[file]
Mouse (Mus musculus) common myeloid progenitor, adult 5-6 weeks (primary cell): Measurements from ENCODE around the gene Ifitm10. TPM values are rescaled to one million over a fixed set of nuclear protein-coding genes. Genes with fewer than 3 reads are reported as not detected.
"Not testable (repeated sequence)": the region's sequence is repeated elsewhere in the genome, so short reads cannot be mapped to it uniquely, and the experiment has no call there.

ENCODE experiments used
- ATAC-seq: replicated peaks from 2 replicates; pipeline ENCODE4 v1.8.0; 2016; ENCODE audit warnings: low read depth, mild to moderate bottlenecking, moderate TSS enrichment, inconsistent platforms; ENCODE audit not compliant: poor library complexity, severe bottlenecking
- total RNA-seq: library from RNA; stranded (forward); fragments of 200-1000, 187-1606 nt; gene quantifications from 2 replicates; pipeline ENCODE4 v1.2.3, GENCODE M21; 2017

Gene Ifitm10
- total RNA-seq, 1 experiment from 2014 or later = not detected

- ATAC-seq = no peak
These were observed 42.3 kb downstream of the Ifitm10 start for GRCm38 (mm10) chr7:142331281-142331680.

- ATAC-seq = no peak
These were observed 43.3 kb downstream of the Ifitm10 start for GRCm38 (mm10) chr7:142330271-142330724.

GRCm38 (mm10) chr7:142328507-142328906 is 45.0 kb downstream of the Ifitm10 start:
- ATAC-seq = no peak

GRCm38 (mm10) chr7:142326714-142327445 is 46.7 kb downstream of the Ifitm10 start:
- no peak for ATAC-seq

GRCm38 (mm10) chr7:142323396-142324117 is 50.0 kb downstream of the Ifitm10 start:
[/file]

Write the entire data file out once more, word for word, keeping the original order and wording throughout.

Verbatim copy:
Mouse (Mus musculus) common myeloid progenitor, adult 5-6 weeks (primary cell): Measurements from ENCODE around the gene Ifitm10. TPM values are rescaled to one million over a fixed set of nuclear protein-coding genes. Genes with fewer than 3 reads are reported as not detected.
"Not testable (repeated sequence)": the region's sequence is repeated elsewhere in the genome, so short reads cannot be mapped to it uniquely, and the experiment has no call there.

ENCODE experiments used
- ATAC-seq: replicated peaks from 2 replicates; pipeline ENCODE4 v1.8.0; 2016; ENCODE audit warnings: low read depth, mild to moderate bottlenecking, moderate TSS enrichment, inconsistent platforms; ENCODE audit not compliant: poor library complexity, severe bottlenecking
- total RNA-seq: library from RNA; stranded (forward); fragments of 200-1000, 187-1606 nt; gene quantifications from 2 replicates; pipeline ENCODE4 v1.2.3, GENCODE M21; 2017

Gene Ifitm10
- total RNA-seq, 1 experiment from 2014 or later = not detected

- ATAC-seq = no peak
These were observed 42.3 kb downstream of the Ifitm10 start for GRCm38 (mm10) chr7:142331281-142331680.

- ATAC-seq = no peak
These were observed 43.3 kb downstream of the Ifitm10 start for GRCm38 (mm10) chr7:142330271-142330724.

GRCm38 (mm10) chr7:142328507-142328906 is 45.0 kb downstream of the Ifitm10 start:
- ATAC-seq = no peak

GRCm38 (mm10) chr7:142326714-142327445 is 46.7 kb downstream of the Ifitm10 start:
- no peak for ATAC-seq

GRCm38 (mm10) chr7:142323396-142324117 is 50.0 kb downstream of the Ifitm10 start: